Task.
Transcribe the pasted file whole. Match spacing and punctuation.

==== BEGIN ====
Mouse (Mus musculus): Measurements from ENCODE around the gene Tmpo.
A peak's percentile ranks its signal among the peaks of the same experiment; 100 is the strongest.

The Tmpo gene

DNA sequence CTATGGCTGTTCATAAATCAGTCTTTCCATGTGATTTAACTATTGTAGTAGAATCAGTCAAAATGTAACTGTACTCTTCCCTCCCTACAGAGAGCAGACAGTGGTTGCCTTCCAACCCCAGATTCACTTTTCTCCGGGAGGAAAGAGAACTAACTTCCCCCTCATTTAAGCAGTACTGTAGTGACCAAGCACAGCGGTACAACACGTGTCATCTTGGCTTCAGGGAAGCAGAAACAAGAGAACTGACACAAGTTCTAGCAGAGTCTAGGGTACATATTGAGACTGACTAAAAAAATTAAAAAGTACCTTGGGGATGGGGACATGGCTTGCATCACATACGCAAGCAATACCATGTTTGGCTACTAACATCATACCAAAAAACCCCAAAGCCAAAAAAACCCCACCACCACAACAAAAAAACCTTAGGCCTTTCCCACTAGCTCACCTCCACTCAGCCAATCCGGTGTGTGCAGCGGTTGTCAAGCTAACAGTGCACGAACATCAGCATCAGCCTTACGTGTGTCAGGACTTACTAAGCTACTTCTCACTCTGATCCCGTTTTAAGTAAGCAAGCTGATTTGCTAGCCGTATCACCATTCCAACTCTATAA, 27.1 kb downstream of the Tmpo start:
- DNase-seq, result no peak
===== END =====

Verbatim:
Mouse (Mus musculus): Measurements from ENCODE around the gene Tmpo.
A peak's percentile ranks its signal among the peaks of the same experiment; 100 is the strongest.

The Tmpo gene

DNA sequence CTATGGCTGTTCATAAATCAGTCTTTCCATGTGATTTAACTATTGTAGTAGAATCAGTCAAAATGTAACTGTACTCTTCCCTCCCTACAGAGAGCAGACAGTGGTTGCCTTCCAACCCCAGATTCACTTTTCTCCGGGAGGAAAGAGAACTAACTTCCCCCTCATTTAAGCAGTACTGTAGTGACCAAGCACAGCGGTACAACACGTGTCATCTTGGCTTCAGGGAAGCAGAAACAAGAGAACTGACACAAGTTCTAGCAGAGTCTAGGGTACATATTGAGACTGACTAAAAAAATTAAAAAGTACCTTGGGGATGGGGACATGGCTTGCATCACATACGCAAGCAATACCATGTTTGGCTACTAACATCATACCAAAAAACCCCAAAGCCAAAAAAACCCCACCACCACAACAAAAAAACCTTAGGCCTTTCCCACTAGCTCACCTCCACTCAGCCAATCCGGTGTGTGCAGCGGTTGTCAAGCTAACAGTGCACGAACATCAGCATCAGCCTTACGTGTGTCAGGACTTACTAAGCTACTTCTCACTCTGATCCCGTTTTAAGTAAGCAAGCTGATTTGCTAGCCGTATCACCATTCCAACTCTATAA, 27.1 kb downstream of the Tmpo start:
- DNase-seq, result no peak